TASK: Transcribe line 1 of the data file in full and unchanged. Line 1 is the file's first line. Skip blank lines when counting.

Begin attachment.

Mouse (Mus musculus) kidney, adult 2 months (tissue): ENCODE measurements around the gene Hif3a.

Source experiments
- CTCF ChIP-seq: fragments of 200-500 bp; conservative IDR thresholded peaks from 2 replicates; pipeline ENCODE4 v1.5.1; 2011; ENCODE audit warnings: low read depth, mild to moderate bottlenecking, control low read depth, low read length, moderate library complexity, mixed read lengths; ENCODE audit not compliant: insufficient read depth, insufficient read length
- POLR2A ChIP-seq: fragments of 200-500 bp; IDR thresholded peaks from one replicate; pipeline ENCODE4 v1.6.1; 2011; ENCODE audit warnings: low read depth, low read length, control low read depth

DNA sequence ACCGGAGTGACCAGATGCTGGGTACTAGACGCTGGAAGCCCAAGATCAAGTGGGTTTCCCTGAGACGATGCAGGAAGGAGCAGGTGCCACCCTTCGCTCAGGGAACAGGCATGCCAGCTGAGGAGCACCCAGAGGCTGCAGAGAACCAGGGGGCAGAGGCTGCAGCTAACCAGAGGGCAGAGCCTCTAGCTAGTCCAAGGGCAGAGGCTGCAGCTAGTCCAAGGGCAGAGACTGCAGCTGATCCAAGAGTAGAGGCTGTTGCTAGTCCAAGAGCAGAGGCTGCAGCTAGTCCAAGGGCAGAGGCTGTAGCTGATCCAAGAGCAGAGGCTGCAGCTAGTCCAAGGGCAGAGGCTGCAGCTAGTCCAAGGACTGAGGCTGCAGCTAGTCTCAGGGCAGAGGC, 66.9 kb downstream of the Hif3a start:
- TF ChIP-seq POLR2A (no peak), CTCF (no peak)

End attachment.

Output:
Mouse (Mus musculus) kidney, adult 2 months (tissue): ENCODE measurements around the gene Hif3a.